c. financial account number, or credit or debit card number, with or without any required security code, access code, personal identification number or password, that would permit access to a residentâ€™s financial account.â€
* Important Note: This includes your employeesâ€™ information. So even if you donâ€™t acquire personal information from consumers, you probably have your employeesâ€™ Social Security Numbers. That information is covered under these regulations.
* Important Note: This includes paper records, not just electronic data.
5. What is required of businesses?
a. You must create a Written Information Security Policy (WISP)
b. You must designate 1 or more employees as the Information Security Manager. This person is responsible for maintaining the information security program.
c. You must review the scope of the WISP at least annually and whenever there is a material change in your business practice that may affect the security or integrity of the personal information records.
d. You must document responsive actions taken in response to any breach of security, and you must have a post-incident review of events and actions taken, if any, to make changes in business practices relating to protection of personal information.
e. Business must assess reasonably foreseeable security risks. You must know what the risks are and have a plan for protecting against them.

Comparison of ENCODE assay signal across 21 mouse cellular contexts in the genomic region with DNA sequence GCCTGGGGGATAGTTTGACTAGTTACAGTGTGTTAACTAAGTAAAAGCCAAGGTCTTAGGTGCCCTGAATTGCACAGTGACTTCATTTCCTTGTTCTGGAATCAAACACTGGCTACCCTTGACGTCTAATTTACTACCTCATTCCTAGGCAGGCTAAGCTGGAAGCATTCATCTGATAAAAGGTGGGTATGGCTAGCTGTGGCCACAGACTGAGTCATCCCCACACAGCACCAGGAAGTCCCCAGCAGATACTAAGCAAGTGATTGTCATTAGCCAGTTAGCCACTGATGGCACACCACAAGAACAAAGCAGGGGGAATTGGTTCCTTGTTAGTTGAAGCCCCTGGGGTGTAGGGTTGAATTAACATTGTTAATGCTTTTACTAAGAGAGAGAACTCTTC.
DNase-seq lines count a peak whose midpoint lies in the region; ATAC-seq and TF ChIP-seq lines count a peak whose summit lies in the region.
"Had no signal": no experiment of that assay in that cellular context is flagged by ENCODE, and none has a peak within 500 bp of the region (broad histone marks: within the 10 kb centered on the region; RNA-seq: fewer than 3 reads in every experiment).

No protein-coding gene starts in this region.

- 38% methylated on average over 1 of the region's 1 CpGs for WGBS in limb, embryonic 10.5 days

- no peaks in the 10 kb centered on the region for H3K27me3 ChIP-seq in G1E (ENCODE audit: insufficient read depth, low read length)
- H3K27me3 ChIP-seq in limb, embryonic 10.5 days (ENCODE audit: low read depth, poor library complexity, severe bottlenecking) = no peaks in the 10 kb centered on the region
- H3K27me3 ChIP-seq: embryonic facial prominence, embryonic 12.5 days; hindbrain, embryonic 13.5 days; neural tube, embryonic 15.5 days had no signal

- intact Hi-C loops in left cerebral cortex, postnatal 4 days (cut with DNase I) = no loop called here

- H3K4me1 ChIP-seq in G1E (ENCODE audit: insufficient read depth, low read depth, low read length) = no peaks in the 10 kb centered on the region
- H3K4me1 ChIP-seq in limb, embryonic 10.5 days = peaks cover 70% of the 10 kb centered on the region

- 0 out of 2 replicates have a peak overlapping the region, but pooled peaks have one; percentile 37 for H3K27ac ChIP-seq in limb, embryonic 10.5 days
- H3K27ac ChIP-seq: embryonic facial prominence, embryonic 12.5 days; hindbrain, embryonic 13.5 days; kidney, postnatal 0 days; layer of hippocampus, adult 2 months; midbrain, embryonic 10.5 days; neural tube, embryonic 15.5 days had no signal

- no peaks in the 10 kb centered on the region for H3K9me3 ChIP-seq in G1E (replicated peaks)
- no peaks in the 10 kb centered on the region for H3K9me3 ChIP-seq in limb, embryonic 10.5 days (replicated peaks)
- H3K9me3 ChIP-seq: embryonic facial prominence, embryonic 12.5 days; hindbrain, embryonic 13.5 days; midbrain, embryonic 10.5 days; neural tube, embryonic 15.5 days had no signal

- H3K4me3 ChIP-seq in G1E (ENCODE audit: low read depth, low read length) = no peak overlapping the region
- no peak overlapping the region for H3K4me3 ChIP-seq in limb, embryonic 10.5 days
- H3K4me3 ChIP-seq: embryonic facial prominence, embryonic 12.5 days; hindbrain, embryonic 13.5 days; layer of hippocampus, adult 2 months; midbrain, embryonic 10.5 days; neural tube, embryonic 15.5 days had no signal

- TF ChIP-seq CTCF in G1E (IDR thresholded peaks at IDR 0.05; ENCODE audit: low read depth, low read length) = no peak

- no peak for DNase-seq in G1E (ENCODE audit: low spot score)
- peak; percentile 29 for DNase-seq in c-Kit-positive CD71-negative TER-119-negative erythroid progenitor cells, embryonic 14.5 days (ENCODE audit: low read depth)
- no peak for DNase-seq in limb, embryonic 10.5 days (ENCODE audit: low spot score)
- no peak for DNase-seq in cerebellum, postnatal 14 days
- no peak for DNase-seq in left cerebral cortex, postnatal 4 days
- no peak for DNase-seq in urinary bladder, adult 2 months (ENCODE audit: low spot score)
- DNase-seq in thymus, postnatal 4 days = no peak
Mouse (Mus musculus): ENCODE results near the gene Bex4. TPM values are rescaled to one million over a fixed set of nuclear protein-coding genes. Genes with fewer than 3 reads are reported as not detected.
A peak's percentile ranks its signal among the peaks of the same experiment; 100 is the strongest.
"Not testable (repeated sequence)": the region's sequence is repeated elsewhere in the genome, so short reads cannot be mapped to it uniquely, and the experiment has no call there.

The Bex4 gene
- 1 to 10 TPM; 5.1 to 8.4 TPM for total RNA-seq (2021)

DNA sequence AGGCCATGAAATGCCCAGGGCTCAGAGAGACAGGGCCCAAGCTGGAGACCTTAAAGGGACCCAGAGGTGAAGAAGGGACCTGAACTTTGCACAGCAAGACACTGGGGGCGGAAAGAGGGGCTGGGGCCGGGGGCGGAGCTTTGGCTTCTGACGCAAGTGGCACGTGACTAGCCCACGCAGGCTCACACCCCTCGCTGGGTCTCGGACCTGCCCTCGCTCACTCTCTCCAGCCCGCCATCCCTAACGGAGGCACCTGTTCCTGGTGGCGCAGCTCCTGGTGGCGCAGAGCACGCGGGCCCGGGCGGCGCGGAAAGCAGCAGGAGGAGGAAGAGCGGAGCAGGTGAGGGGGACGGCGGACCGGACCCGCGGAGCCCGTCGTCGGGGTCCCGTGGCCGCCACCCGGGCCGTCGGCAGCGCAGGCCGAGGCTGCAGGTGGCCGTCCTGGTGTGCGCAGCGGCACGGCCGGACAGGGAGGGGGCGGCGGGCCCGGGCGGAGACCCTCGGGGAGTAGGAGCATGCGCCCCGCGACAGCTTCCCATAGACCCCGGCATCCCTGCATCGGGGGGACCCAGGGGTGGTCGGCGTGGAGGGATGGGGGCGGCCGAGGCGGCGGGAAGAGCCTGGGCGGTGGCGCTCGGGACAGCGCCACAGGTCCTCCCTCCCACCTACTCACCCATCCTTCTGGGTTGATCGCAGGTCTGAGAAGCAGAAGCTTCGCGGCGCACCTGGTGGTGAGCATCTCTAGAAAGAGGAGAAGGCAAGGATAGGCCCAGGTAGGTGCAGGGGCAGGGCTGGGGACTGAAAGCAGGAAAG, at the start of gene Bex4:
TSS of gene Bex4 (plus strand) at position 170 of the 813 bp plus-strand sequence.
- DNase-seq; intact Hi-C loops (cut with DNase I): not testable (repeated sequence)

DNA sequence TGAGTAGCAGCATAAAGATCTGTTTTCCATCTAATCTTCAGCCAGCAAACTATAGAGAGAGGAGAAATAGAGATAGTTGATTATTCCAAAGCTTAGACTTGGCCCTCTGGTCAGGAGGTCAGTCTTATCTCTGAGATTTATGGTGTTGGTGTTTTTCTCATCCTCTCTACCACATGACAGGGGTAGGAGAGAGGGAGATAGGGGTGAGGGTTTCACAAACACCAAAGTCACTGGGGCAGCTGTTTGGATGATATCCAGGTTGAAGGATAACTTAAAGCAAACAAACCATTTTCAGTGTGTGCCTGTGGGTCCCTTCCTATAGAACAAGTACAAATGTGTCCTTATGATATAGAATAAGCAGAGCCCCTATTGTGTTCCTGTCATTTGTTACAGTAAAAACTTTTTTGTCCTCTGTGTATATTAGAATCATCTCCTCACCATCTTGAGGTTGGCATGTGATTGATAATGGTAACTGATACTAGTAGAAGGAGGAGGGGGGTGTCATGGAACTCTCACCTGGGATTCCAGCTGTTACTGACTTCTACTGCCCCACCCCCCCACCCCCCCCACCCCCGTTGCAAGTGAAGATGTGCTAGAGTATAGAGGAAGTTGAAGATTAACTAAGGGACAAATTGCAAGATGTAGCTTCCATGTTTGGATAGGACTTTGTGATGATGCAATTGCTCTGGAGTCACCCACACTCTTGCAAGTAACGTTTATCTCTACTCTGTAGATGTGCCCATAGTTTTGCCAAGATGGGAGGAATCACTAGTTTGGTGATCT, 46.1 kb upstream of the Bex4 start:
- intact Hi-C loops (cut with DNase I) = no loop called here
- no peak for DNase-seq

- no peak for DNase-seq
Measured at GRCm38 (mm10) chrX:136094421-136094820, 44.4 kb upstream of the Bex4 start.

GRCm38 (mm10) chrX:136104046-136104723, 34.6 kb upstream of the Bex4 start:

6. What policies are required to be in the WISP?
a. The WISP must contain the details of your security processes â€“ what steps you take to protect personal information.
b. You must designate 1 or more employees as the Information Security Manager. This person is responsible for maintaining the information security program
c. You must assess reasonably foreseeable security risks. You must know what the risks are and have a plan for protecting against them.
d. Businesses must have a process for educating their employees about their security policies and practices. This process cannot be a one-time event. You must have an ongoing and recurring process so you can remind people and also educate new employees.
e. Businesses must enforce the following of these policies — this means there should be disciplinary measures for violation of the policies.